# Marginal Model

### When Does Repeated Measures ANOVA not work for Repeated Measures Data?

September 8th, 2014 by

Repeated measures ANOVA is the approach most of us learned in stats classes for repeated measures and longitudinal data. It works very well in certain designs.

But it’s limited in what it can do. Sometimes trying to fit a data set into a repeated measures ANOVA requires too much data gymnastics. (more…)

### The Repeated and Random Statements in Mixed Models for Repeated Measures

September 30th, 2011 by

“Because mixed models are more complex and more flexible than the general linear model, the potential for confusion and errors is higher.”

– Hamer & Simpson (2005)

Linear Mixed Models, as implemented in SAS’s Proc Mixed, SPSS Mixed, R’s LMER, and Stata’s xtmixed, are an extension of the general linear model.  They use more sophisticated techniques for estimation of parameters (means, variances, regression coefficients, and standard errors), and as the quotation says, are much more flexible.

Here’s one example of the flexibility of mixed models, and its resulting potential for confusion and error. (more…)

### Approaches to Repeated Measures Data: Repeated Measures ANOVA, Marginal, and Mixed Models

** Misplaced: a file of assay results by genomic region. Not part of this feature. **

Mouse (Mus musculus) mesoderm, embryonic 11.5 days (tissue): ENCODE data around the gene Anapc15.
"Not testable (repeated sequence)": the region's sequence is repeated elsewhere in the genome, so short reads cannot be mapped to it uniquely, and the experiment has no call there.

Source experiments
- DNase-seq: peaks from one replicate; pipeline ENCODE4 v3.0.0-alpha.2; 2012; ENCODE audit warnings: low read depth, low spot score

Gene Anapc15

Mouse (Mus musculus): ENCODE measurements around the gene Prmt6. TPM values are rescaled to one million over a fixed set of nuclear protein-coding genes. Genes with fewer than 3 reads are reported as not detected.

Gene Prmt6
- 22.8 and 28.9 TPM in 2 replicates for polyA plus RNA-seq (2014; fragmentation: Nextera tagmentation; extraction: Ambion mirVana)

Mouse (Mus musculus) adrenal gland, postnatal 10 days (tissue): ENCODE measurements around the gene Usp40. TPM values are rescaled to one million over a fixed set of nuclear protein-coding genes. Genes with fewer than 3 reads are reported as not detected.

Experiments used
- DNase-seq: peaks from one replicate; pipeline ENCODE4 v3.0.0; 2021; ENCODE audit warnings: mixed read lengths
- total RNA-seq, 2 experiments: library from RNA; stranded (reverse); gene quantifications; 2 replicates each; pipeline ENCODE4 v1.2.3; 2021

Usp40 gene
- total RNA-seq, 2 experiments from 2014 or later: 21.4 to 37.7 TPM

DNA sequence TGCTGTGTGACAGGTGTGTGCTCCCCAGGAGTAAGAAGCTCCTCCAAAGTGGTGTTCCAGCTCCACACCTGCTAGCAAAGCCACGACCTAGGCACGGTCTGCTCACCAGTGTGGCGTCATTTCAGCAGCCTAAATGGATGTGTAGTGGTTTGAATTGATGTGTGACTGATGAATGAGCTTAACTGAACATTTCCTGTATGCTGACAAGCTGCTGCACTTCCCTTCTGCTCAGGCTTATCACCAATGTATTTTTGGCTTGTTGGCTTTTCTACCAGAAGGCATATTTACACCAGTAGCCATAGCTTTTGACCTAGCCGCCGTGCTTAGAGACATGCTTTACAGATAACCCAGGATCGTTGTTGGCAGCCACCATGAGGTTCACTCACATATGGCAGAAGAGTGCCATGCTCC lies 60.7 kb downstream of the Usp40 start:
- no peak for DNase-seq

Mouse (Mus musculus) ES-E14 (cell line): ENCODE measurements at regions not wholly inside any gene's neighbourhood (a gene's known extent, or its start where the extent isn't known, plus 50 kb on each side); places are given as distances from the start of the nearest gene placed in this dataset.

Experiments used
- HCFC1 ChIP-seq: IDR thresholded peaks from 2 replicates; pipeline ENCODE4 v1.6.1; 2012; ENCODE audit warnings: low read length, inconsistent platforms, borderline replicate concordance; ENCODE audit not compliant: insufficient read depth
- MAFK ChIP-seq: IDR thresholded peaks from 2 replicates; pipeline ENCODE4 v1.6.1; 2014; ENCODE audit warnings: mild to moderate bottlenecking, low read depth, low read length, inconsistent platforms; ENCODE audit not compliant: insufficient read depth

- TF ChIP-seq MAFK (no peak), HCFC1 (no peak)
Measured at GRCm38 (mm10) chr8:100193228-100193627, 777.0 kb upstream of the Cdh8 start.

March 8th, 2011 by

There are three main ways you can approach analyzing repeated measures data, assuming the dependent variable is measured continuously: repeated measures ANOVA, Mixed Models, and Marginal Models. Let’s take a look at how the three approaches differ and some of their advantages and disadvantages.

For a few, very specific designs, you can get the exact same results from all three approaches.  This makes it difficult to figure out what each one is doing, and how to apply them to OTHER designs.

For the sake of the current discussion, I will define repeated measures data as repeated measurements of the same outcome variable on the same individual.  The individual is often a person, but could just as easily be a plant, animal, colony, company, etc.  For simplicity, I’ll use “individual.” (more…)